Have you ever considered what the cost of running your air compressor actually is?
Furthermore, have you wondered why your compressor maybe running 24 hours a day?
In this article we discuss how your compressor maybe costing you money and explore ways we can reduce these costs.
Energy resources coming into your workshop, plant or factory are usually measured and monitored and costs are transparent. For example, water consumption is measured on site and the main master meter maybe compared with sub meters at various locations and leaks can be easily identified. Leaks can also often be visible due to an excess of water.
Gas and electricity costs will be closely monitored and again these will often be sub metered so that individual assets or areas of a site can be billed.
If we look at the operational costs of compressed air plants onsite, then we are really discussing the energy costs of that compressor as they typically make up around 70 – 80% of the total costs of a compressed air plant.
Depending on the size of the compressed air plant this will take up considerable operating costs, even smaller plants can add up £15 000+ costs per year.
Compressed air on your site is often one of the most expensive forms of energy, especially as there can be huge energy losses which are typically from:
If we look in more detail at leakages, it is estimated that leak curing programs could save an estimated 1.7 million tonnes of CO2 emissions per year (Source: Fraunhofer Institute, Karlsruhe).
A leaking compressor is often overlooked, leaks within compressed air lines can often be silent or go unnoticed when occurring next to noisy machinery or equipment.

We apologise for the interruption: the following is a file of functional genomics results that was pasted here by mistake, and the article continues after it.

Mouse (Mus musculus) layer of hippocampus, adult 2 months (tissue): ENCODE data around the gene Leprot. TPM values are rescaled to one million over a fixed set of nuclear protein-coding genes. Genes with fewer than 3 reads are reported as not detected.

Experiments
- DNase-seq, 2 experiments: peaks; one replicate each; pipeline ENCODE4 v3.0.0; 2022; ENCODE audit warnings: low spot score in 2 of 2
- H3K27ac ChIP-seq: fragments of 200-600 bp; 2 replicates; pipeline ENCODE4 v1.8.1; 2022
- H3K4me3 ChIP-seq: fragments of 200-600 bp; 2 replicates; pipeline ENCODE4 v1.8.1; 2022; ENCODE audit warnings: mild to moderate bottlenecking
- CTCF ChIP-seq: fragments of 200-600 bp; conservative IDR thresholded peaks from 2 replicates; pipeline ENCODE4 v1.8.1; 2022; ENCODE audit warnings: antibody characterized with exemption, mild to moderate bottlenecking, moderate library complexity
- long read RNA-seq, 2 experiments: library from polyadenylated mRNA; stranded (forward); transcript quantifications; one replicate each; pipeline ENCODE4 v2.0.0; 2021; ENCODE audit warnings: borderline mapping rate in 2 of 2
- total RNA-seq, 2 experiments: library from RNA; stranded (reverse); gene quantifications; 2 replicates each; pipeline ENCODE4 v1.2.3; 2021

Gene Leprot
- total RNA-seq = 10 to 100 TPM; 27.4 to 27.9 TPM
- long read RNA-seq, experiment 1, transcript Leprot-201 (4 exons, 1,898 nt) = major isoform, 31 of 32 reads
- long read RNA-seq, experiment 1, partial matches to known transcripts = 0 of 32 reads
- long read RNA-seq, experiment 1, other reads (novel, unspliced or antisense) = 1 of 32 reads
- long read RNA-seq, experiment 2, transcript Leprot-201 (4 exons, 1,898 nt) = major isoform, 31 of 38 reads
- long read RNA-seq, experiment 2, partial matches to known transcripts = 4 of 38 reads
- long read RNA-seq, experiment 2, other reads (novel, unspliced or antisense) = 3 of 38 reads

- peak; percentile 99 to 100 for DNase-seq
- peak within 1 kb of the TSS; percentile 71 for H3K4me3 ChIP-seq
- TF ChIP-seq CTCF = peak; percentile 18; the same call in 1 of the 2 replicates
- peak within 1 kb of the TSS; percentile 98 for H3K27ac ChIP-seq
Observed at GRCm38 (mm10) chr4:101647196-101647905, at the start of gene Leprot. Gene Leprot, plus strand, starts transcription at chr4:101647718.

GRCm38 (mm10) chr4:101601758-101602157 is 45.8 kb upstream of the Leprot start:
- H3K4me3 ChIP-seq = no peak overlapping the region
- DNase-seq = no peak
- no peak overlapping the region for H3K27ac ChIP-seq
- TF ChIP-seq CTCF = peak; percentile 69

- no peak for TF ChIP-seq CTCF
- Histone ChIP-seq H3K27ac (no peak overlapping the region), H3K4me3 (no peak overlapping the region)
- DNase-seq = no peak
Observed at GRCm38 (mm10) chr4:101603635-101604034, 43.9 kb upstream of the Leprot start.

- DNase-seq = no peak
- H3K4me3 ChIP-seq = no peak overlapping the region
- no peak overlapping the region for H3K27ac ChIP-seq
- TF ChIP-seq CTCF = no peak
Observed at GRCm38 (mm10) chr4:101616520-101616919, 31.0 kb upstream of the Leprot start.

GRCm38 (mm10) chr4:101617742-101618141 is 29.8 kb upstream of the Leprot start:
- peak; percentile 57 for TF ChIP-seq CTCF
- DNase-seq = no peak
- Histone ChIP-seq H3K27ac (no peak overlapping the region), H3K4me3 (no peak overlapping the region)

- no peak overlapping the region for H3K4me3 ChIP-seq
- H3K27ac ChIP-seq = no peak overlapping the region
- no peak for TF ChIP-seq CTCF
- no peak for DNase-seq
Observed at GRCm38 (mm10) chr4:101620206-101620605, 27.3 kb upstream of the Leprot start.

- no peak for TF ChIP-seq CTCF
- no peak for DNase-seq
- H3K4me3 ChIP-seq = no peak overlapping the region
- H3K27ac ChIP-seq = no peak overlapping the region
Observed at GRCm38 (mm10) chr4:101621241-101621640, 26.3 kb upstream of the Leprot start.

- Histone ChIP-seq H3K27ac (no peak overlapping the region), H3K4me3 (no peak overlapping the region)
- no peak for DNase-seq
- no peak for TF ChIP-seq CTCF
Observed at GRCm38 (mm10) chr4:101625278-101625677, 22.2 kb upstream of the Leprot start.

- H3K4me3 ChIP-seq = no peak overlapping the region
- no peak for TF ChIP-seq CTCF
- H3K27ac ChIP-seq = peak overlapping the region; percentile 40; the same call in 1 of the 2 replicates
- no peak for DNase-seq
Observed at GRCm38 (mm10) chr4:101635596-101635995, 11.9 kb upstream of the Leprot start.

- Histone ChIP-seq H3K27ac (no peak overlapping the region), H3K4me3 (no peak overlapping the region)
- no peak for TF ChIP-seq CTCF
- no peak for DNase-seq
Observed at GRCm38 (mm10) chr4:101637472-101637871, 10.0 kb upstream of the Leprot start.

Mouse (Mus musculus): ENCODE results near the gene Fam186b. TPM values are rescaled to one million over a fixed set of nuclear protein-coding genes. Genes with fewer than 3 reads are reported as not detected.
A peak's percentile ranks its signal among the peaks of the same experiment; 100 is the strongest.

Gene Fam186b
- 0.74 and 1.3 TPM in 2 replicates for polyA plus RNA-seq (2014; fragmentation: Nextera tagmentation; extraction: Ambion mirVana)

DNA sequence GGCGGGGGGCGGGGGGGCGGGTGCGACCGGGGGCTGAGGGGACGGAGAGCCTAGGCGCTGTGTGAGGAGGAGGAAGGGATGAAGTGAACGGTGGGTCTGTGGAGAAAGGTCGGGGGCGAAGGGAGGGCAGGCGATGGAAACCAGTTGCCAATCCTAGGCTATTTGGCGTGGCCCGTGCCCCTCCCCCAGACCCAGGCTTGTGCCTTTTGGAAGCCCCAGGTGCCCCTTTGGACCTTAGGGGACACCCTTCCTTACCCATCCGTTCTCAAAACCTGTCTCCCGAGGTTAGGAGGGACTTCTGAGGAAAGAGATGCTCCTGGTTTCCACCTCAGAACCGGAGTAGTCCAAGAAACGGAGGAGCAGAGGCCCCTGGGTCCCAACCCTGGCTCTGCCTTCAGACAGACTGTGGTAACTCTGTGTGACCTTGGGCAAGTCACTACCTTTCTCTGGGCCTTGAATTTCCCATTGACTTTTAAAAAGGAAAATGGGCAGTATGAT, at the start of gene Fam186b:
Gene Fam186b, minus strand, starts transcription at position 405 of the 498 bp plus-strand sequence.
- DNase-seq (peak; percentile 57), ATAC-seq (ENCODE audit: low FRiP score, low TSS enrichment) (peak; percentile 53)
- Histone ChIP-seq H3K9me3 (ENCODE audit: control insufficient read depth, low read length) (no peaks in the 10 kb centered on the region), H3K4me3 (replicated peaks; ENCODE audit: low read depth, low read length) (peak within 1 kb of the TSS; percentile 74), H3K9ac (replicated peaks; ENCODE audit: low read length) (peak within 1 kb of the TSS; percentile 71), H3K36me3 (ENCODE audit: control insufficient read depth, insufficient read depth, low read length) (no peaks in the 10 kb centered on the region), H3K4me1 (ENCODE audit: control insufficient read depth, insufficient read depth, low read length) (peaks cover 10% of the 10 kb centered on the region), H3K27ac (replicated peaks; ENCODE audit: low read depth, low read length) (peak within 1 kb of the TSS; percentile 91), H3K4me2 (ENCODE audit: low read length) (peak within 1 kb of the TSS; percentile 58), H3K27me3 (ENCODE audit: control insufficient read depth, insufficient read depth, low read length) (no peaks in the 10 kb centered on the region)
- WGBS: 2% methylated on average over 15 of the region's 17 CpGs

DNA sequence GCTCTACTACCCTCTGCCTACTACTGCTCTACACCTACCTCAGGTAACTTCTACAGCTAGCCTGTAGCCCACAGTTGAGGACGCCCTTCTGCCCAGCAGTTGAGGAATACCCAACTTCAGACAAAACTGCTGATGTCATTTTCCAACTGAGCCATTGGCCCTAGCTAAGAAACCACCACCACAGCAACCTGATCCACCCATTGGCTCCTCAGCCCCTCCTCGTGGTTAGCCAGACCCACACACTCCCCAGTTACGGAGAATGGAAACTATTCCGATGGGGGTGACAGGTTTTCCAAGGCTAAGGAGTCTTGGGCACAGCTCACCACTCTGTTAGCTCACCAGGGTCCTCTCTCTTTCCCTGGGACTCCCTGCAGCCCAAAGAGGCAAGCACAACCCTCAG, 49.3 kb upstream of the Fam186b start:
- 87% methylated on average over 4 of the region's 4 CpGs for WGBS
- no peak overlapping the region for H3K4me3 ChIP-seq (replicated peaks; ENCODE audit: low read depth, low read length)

Compressors continue to run regardless of leaks as they maintain a constant pressure on the network. It is estimated that for mature compressed air networks the leak rate can be between 25% – 35%. Heavy compressed air users will be operating 24 hours a day, 365 days a year.
Have you been on site when it is a quiet period, over a weekend for example? During this period have you seen your compressor in use? Who would be consuming air over a quiet period? More realistically should we be asking - is air leaking from my compressed air system?
Below is a table which is taken from Druckluft-Effizient.
We have switched out their reference Euro cost at a rate of £1 = €1.15. Note the low energy cost of 1 kW = £0.052. It is estimated the compressor will work 8000 working hours per year.
|Hole diameter||Air loss at||Energy loss at||Costs at|
|mm||6 bar (1/s)||12 bar (1/s)||6 bar (kWh)||12 bar (kWh)||6 bar (£)||12 bar (£)|
When we look at the above leakage costs on a low kW cost, we can see that a leaking compressed air system can quickly become costly.
These costs also do not take into consideration the additional costs of producing clean and dry air. As your compressor works harder to deliver the required air so to may your refrigeration and adsorption dryers.
The starting point to reduce your energy costs on your compressor is to identify leaks onsite.
CS Instruments have a range of instrumentation to allow leaks to be identified on across your site. The Leak Detectors meet the requirements of ASTM Int. E1002-05 as well as allow you to create reports in accordance with ISO 50001 for energy management.
Meets the requirements of ASTM Int. E1002-05. Suitable for loud environments. 10 hour battery time.
View leakage rate in LPM or cost in £££'s. Photograph leaks. Create reports in accordance with ISO 50001.
LD 450 leak detectors are ideal for spot detection of leaking compressor air, gas or vacuum systems.
LD 500 / LD 510 leak detectors build on this model as it includes a camera to allow you to tag leaks for full site audits.
Speak to PCT today about arranging a site audit across your site.
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